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Sundance Review: THE BRONZE

It was unreasonable to expect the opening night U. S. Dramatic film would play as well as 2014’s electric Whiplash for a curtain-raiser to Sundance.

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The DVD Wrapup: Boxtrolls, Lucy, Zero Theorem, Rudderless, Maddin, Sturges, Rohmer, Narwhals and more

Of all the branches of the Motion Picture Academy, it’s the ones representing animated films and documentaries that routinely produce the greatest howlers on the day nominations are announced. It’s not even close. In a year when The LEGO Movie and Life Itself could have just as easily rounded out the Best Picture category at 10 nominees – the full academy dissed audiences and filmmakers worldwide by limiting itself to eight finalists – the elimination of those fine films by their respective branches gave viewers two very good reasons to skip this year’s ceremony. I mean, why reward incompetency and elitism with Nielsen ratings? This isn’t to imply that the movies that did make the cut weren’t worthy of being invited to the party, just that whomever wins the Oscar in those categories will, like Roger Maris, forever have to live with an asterisk next to their names. The five films nominated as this year’s Best Animated Feature are excellent entertainments, if not the critical and commercial success that “LEGO” became, and all will have entered the Blu-ray market by March 17. So, you be the judge.

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Gurus o’ Gold: A Week After Nominations… Any Changes?

The Gurus update their Best Picture picks and answer this question: Has the leader in any of the other categories changed, in your view, over the last week?

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20 Weeks To Oscar: Ragin’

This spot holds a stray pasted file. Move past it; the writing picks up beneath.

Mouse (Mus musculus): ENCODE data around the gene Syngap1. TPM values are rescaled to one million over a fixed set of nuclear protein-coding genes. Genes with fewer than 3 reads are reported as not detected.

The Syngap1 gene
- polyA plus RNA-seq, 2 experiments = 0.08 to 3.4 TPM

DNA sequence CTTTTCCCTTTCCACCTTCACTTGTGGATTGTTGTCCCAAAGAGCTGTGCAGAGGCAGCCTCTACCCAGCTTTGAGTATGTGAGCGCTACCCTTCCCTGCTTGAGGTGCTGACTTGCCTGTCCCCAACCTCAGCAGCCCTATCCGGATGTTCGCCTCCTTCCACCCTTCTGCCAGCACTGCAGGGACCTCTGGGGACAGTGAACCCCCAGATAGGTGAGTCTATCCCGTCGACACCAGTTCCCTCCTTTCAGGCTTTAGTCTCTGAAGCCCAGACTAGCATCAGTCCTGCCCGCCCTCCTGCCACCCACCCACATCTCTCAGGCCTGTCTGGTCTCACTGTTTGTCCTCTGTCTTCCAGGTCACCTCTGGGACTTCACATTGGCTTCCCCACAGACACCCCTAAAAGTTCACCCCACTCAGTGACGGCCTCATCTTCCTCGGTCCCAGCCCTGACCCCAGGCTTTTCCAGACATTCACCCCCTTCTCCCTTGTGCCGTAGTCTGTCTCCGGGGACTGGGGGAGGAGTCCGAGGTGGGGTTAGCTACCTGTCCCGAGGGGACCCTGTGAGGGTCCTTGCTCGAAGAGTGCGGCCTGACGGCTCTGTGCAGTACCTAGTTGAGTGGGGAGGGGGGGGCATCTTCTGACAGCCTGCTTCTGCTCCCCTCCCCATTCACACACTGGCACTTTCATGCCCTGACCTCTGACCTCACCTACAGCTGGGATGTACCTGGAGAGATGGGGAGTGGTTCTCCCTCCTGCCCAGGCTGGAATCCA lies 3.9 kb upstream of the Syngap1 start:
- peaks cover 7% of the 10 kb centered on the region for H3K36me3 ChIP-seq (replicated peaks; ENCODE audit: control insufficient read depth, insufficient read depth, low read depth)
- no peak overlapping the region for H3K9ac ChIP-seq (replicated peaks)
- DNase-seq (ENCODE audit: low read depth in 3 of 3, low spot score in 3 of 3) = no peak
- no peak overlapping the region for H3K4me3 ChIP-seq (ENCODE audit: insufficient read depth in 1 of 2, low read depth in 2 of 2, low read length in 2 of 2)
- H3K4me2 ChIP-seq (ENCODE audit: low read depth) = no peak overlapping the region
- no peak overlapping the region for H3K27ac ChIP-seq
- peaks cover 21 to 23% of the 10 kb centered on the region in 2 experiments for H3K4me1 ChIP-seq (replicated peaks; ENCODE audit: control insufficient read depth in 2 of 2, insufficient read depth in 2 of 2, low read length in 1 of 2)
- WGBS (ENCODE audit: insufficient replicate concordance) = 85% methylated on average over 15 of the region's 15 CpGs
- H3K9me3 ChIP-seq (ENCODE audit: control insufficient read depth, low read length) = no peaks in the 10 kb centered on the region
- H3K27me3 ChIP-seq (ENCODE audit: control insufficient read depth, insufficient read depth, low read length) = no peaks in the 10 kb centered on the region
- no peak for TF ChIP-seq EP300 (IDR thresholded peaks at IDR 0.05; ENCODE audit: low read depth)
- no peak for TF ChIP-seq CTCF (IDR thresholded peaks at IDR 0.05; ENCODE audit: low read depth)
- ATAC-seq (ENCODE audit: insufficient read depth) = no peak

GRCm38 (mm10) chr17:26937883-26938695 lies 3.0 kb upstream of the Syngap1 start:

I don’t know that I have seen anything like this before. It’s kind of about Oscar season. It’s mostly not. But Oscar has yelled “pull” and now everyone is shooting at the clay pigeons. And the bullets are flying from every direction.

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Six Films To Watch At Sundance

Attending Sundance this year means personally jumping through a lot of difficult hoops to make it happen, but this festival is becoming legendary—2014’s iteration eclipsed both Cannes and TIFF combined—and I simply couldn’t skip this year.

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The Weekend Report (4-day numbers)

American Sniper is the big story at the box office, the #1 drama opening in movie history. Paddington and The Wedding Ringer each had $24m-$25m four-day openings. And The Imitation Game cracked $50 million.

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The Weekend Report (3-Day)

The national release of American Sniper was better than a bullseye with a record-breaking estimate of $89.3 million (all figures reflect 3-day box office) that represented roughly 45% of session box office. The Martin Luther King holiday frame saw three other national releases including strong returns of $20.9 million for the urban comedy The Wedding Ringer and $19 million for the beloved kid-lit bear Paddington. Conversely there was little threat from the hack attack Blackhat , which bowed to $4 million.

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Friday Box Office Estimates

Clint’s bullseye: a $30 million opening day; Kevin Hart comes up relatively short at $6.9 million; Paddington‘s accepted by a new society at $4.6 million, while Liam Neeson’s Taken another $4.3 million for a cume of $53.1 million. Selma hits $20 million while Blackhat deciphers only $1.8 million at eighth.

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Gurus o’ Gold: Nomination Day (1 of 2)

The Gurus have voted on the slotting of 22 categories (no shorts yet) after today’s nominations. And if you listen to the Gurus today, 14 of those awards will be split pretty evenly between Boyhood, Birdman, and The Grand Budapest Hotel.

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MCN Originals

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This is probably going to sound petty, but Martin Scorsese insisting that critics see his film in theaters even though it’s going straight to Netflix and then not screening it in most American cities was a watershed moment for me in this theatrical versus streaming debate.

I completely respect when a filmmaker insists that their movie is meant to be seen in the theater, but the thing is, you got to actually make it possible to see it in the theater. Some movies may be too small for that, and that’s totally OK.

When your movie is largely financed by a streaming service and is going to appear on that streaming service instantly, I don’t really see the point of pretending that it’s a theatrical film. It just seems like we are needlessly indulging some kind of personal fantasy.